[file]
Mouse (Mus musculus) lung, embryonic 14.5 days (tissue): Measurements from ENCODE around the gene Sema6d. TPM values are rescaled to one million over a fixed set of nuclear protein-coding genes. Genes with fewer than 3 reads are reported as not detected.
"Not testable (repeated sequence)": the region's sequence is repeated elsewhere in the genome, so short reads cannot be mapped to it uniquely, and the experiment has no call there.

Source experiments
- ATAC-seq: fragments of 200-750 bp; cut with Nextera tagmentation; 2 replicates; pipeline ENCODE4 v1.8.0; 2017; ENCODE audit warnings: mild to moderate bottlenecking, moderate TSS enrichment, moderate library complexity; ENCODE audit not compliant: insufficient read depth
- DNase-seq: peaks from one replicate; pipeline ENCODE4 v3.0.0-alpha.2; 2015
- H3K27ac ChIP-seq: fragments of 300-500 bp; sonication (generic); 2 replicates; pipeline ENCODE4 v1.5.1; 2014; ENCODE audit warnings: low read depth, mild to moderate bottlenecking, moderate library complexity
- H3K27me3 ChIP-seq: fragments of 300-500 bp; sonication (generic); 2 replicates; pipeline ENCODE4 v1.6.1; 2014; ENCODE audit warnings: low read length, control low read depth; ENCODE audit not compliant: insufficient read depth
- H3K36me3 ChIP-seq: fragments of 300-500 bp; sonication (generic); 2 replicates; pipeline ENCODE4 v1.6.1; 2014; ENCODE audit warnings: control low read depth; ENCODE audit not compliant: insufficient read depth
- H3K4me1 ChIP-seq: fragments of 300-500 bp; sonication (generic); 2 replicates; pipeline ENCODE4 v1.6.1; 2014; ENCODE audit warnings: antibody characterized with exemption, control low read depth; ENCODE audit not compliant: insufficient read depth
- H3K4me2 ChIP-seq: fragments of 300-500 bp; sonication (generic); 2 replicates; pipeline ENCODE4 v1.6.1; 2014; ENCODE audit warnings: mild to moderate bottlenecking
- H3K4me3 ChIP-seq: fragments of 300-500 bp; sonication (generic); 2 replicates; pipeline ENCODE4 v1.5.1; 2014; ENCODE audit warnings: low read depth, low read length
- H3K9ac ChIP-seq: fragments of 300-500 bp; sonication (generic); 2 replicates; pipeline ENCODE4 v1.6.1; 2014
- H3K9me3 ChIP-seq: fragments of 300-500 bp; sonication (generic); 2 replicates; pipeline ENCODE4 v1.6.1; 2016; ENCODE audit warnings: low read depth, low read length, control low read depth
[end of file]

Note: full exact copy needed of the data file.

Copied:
Mouse (Mus musculus) lung, embryonic 14.5 days (tissue): Measurements from ENCODE around the gene Sema6d. TPM values are rescaled to one million over a fixed set of nuclear protein-coding genes. Genes with fewer than 3 reads are reported as not detected.
"Not testable (repeated sequence)": the region's sequence is repeated elsewhere in the genome, so short reads cannot be mapped to it uniquely, and the experiment has no call there.

Source experiments
- ATAC-seq: fragments of 200-750 bp; cut with Nextera tagmentation; 2 replicates; pipeline ENCODE4 v1.8.0; 2017; ENCODE audit warnings: mild to moderate bottlenecking, moderate TSS enrichment, moderate library complexity; ENCODE audit not compliant: insufficient read depth
- DNase-seq: peaks from one replicate; pipeline ENCODE4 v3.0.0-alpha.2; 2015
- H3K27ac ChIP-seq: fragments of 300-500 bp; sonication (generic); 2 replicates; pipeline ENCODE4 v1.5.1; 2014; ENCODE audit warnings: low read depth, mild to moderate bottlenecking, moderate library complexity
- H3K27me3 ChIP-seq: fragments of 300-500 bp; sonication (generic); 2 replicates; pipeline ENCODE4 v1.6.1; 2014; ENCODE audit warnings: low read length, control low read depth; ENCODE audit not compliant: insufficient read depth
- H3K36me3 ChIP-seq: fragments of 300-500 bp; sonication (generic); 2 replicates; pipeline ENCODE4 v1.6.1; 2014; ENCODE audit warnings: control low read depth; ENCODE audit not compliant: insufficient read depth
- H3K4me1 ChIP-seq: fragments of 300-500 bp; sonication (generic); 2 replicates; pipeline ENCODE4 v1.6.1; 2014; ENCODE audit warnings: antibody characterized with exemption, control low read depth; ENCODE audit not compliant: insufficient read depth
- H3K4me2 ChIP-seq: fragments of 300-500 bp; sonication (generic); 2 replicates; pipeline ENCODE4 v1.6.1; 2014; ENCODE audit warnings: mild to moderate bottlenecking
- H3K4me3 ChIP-seq: fragments of 300-500 bp; sonication (generic); 2 replicates; pipeline ENCODE4 v1.5.1; 2014; ENCODE audit warnings: low read depth, low read length
- H3K9ac ChIP-seq: fragments of 300-500 bp; sonication (generic); 2 replicates; pipeline ENCODE4 v1.6.1; 2014
- H3K9me3 ChIP-seq: fragments of 300-500 bp; sonication (generic); 2 replicates; pipeline ENCODE4 v1.6.1; 2016; ENCODE audit warnings: low read depth, low read length, control low read depth